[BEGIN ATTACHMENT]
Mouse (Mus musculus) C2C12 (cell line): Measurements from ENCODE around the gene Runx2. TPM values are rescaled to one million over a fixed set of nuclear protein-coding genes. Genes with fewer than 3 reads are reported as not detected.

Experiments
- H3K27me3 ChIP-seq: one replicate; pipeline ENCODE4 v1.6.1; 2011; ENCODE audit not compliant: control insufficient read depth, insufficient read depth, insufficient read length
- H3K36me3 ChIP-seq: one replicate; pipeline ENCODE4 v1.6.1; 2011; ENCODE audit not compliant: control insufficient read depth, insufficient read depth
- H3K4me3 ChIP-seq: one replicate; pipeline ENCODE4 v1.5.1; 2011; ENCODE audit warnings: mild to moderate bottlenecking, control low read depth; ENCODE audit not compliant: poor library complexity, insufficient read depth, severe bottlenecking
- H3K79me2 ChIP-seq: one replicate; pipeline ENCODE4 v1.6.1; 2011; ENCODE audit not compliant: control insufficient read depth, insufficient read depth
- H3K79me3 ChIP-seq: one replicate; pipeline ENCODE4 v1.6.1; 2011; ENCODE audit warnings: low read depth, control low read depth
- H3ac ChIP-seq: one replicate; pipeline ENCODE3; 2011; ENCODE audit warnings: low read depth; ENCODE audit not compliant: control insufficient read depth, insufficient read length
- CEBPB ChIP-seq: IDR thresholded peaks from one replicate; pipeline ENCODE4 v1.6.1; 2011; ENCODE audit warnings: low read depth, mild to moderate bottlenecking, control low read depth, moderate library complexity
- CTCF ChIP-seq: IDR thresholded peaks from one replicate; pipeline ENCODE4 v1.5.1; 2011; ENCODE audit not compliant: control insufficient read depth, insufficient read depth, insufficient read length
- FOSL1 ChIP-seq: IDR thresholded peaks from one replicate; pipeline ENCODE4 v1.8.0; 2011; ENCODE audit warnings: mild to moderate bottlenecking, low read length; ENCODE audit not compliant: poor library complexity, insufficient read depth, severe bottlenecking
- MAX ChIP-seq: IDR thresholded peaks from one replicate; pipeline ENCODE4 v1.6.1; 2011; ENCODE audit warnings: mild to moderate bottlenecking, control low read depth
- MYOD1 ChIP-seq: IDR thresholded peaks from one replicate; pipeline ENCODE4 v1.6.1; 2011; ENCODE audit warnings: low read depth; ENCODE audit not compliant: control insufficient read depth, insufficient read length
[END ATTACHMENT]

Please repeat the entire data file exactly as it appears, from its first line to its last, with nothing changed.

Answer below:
Mouse (Mus musculus) C2C12 (cell line): Measurements from ENCODE around the gene Runx2. TPM values are rescaled to one million over a fixed set of nuclear protein-coding genes. Genes with fewer than 3 reads are reported as not detected.

Experiments
- H3K27me3 ChIP-seq: one replicate; pipeline ENCODE4 v1.6.1; 2011; ENCODE audit not compliant: control insufficient read depth, insufficient read depth, insufficient read length
- H3K36me3 ChIP-seq: one replicate; pipeline ENCODE4 v1.6.1; 2011; ENCODE audit not compliant: control insufficient read depth, insufficient read depth
- H3K4me3 ChIP-seq: one replicate; pipeline ENCODE4 v1.5.1; 2011; ENCODE audit warnings: mild to moderate bottlenecking, control low read depth; ENCODE audit not compliant: poor library complexity, insufficient read depth, severe bottlenecking
- H3K79me2 ChIP-seq: one replicate; pipeline ENCODE4 v1.6.1; 2011; ENCODE audit not compliant: control insufficient read depth, insufficient read depth
- H3K79me3 ChIP-seq: one replicate; pipeline ENCODE4 v1.6.1; 2011; ENCODE audit warnings: low read depth, control low read depth
- H3ac ChIP-seq: one replicate; pipeline ENCODE3; 2011; ENCODE audit warnings: low read depth; ENCODE audit not compliant: control insufficient read depth, insufficient read length
- CEBPB ChIP-seq: IDR thresholded peaks from one replicate; pipeline ENCODE4 v1.6.1; 2011; ENCODE audit warnings: low read depth, mild to moderate bottlenecking, control low read depth, moderate library complexity
- CTCF ChIP-seq: IDR thresholded peaks from one replicate; pipeline ENCODE4 v1.5.1; 2011; ENCODE audit not compliant: control insufficient read depth, insufficient read depth, insufficient read length
- FOSL1 ChIP-seq: IDR thresholded peaks from one replicate; pipeline ENCODE4 v1.8.0; 2011; ENCODE audit warnings: mild to moderate bottlenecking, low read length; ENCODE audit not compliant: poor library complexity, insufficient read depth, severe bottlenecking
- MAX ChIP-seq: IDR thresholded peaks from one replicate; pipeline ENCODE4 v1.6.1; 2011; ENCODE audit warnings: mild to moderate bottlenecking, control low read depth
- MYOD1 ChIP-seq: IDR thresholded peaks from one replicate; pipeline ENCODE4 v1.6.1; 2011; ENCODE audit warnings: low read depth; ENCODE audit not compliant: control insufficient read depth, insufficient read length